Movies We Like
In the States, after the critical and financial success of English movie imports like Four Weddings and a Funeral and The Full Monty, there was a tidal wave of working class Brits vying for their would-be places in the American cultural zeitgeist unfelt since The Beatles and The Stones landed on our shores. (The Snapper, Walking Ned, Still Crazy, Bend It Like Beckham, Shirley Valentine, anyone?) It helped us re-appreciate the old days of Bob Hoskins, when working class Brits were gangsters in films like The Long Good Friday and Mona Lisa during that great British wave of the '80s. So you can understand why I felt so cynical back in 2000 when I heard that the latest British darling, Billy Elliot, earned a couple Oscar nominations (for its script, director and supporting actress Julie Walters)--and even worse, it was about some kid who was alienated from his working class family because he wants to be a dancer. Egads, that sounded like a load of goop to me. And like my own personal feel-good-story, eventually I caught up with the movie and was pleasantly surprised. As a matter of fact, I was shocked; I too was a sucker for the flick and on rewatching it some decade-and-a-half later, I again fell for its charms.
A permanent gloom has settled over the Elliot family in Northern England. Eleven year old Billy (Jamie Bell) has been lost since his mother died. Her mother, his Nan (Jean Heywood) is suffering from some sort of dementia. Billy’s stoic Dad (Gary Lewis) and bully big brother (Jamie Draven) are coal miners and the UK miners' strike has just begun, bringing more desperation and intensity into the home. His only friend, Michael, is dealing with his obvious homosexuality. Dad was once a boxer and though money is tight, still sends Billy to boxing class where he is a dud. But next door the girls have ballet class, which appeals to Billy. The chain-smoking ballet teacher, Sandra Wilkinson (Julie Walters of Educating Rita) takes a shine to Billy, encouraging him to dance. Billy finds a way of self expression through dance. He is able to use all that pent-up adolescent rage and the pain of a tough home life and turn it into some kind of hybrid of Riverdance, Stomp and Flashdance-ing, with his ballet training at the root. (With what seems to be just a couple classes, he seems ready for Broadway). Even after his Dad and brother find out he has been secretly going to ballet instead of boxing (in their macho culture thats a no-no), Billy manages to still sneak in a few classes, prompting Sandra to get Billy an audition for the Royal Ballet School in London (another world away from their small town). As the local strike gets deeper and clashes with cops and scabs intensify, the family gets behind Billy’s dance ambitions, knowing it’s his only way out of the shit life they have all been stuck with. It becomes the family's and much of the community's goal to raise the money so Billy can travel to London. And as the family bonds and grows to respect Billy’s choice, get out the Kleenex because your face is going to get a trail of tears on it.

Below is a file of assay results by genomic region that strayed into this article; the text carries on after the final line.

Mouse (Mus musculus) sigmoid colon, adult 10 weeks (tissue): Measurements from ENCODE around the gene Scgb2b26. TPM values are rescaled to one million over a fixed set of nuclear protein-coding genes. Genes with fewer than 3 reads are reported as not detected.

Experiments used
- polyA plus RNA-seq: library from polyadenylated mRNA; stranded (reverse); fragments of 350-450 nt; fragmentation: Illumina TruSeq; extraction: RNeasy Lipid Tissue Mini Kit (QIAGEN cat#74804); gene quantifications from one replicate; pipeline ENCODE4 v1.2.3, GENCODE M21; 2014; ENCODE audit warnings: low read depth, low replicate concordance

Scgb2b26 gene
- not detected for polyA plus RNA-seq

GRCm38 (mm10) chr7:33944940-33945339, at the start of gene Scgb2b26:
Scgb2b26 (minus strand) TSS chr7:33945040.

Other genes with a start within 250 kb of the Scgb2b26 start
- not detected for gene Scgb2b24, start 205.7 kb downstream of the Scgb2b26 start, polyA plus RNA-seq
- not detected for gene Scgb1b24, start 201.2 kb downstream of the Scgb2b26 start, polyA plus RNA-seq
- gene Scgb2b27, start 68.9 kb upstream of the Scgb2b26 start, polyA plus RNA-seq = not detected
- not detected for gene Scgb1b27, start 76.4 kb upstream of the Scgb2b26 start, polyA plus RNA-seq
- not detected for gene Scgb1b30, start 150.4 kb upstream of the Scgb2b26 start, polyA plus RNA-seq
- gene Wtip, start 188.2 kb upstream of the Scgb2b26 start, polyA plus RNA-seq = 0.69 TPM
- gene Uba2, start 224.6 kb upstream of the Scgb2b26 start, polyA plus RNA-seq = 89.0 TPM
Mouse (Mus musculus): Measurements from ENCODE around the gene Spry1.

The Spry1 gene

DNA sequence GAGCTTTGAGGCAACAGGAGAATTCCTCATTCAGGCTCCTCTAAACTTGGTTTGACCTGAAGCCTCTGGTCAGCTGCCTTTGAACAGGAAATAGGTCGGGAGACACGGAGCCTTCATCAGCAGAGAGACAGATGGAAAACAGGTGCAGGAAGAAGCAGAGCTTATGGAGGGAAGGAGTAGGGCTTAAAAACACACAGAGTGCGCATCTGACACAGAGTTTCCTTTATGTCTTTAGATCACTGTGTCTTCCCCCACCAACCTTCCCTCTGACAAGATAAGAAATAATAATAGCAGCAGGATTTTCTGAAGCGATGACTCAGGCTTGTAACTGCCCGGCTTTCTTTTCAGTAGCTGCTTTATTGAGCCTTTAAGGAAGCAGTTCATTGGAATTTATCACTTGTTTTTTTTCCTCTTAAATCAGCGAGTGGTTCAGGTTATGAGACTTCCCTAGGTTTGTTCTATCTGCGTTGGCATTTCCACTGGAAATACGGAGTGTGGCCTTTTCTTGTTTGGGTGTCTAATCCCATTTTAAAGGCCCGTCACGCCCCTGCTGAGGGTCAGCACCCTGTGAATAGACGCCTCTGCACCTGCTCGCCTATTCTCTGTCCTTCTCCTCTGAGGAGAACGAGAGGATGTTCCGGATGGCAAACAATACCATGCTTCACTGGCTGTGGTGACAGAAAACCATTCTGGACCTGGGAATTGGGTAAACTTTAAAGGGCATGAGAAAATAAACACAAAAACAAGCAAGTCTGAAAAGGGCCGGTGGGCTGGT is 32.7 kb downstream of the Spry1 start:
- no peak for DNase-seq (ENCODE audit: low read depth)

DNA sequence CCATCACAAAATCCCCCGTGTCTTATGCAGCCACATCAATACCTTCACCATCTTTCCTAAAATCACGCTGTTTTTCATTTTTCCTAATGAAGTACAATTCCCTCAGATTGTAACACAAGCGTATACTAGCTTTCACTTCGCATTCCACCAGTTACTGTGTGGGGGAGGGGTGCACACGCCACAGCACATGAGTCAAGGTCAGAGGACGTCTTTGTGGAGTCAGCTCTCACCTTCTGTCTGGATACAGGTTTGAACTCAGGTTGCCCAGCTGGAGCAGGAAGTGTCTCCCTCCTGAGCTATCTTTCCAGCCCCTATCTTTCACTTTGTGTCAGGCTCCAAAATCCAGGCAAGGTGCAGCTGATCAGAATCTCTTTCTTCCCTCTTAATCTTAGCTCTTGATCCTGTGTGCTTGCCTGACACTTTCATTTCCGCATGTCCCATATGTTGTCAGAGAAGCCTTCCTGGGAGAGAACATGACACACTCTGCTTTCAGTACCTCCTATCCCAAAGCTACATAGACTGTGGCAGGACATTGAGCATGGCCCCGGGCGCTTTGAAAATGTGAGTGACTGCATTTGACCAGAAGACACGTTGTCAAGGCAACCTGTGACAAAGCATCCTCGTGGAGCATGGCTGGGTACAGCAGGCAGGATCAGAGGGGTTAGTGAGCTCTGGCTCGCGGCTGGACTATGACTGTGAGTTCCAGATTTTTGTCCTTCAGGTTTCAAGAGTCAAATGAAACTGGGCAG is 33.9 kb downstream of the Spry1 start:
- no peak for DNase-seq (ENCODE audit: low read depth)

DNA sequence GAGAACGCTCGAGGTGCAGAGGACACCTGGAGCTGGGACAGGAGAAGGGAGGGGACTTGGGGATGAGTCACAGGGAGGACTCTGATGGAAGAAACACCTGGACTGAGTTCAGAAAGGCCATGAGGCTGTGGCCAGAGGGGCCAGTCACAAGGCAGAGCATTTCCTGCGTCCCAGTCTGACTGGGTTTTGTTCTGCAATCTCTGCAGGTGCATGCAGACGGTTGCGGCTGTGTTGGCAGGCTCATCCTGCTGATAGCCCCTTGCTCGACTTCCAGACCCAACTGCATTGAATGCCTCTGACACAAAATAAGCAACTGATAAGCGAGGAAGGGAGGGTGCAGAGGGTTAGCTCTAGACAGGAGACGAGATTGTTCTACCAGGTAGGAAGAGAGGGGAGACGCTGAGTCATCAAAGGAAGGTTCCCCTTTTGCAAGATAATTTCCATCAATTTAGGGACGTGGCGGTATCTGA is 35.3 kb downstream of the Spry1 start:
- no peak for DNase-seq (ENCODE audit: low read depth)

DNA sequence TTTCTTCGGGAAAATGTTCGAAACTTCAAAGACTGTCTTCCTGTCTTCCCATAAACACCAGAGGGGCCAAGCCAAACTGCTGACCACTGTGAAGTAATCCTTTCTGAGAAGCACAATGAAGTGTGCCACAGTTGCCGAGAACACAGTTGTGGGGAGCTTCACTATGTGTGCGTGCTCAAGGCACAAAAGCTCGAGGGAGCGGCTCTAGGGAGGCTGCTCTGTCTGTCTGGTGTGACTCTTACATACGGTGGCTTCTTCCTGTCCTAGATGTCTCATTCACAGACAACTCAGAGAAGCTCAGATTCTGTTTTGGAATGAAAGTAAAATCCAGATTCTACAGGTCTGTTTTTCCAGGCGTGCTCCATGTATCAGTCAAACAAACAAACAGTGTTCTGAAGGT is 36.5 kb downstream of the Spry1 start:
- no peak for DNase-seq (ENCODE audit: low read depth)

This was London stage hotshot Stephen Daldry’s feature film directing debut, so in some circles it came with some fanfare. (He would go on to some more success with more dour fare like The Hours and The Reader). With a script from another English theater guy, Lee Hall, the film is obviously manipulative, hitting all the heart-tugging notes just right, but the simple style really is perfectly executed, the mid-eighties period detail is sharp, the use of the rotting industrial landscapes is captivating and the score with music from the '70s glam band T. Rex is fantastic. (It also uses some songs from The Clash, The Jam and The Style Council - how can you go wrong?) But the main reason the film is more then just an adorable heartbreaker is the lead performance from the adolescent kid Jamie Bell as the title character. Bell, in his first film, was fourteen when it was released. Apparently he came from a family of dancers, but he’s no Mickey Mouse Club showbiz kid, or at least he doesn’t come off that way. Like a little Jack Wild, he seems completely authentic, and although teeny in size, there is a rambunctious masculinity about him mixed with the vulnerability --and hot damn the kid can dance. He probably ranks right behind Christian Bale in Empire of the Sun and the kid from The Sixth Sense for the best child performances in the last thirty years; it’s an astonishing piece of work, fully captivating and realized. And he alone take the film to a much higher level (than perhaps it deserves).
Like Billy Elliot, showing strength in his conviction to dance in a culture that looks down on it, I too have to put up with the jeers from my peers for my admiration for this flick. And I was once like them;, it looked trite and I judged it without even seeing it. But I challenge any of my hipster film snob compatriots to watch this movie and not be moved. Maybe you won’t be able to show the courage I show, with my dancing around yelling out my love for it, but deep down you will know, that yes, indeed this simple little movie can make you feel big things.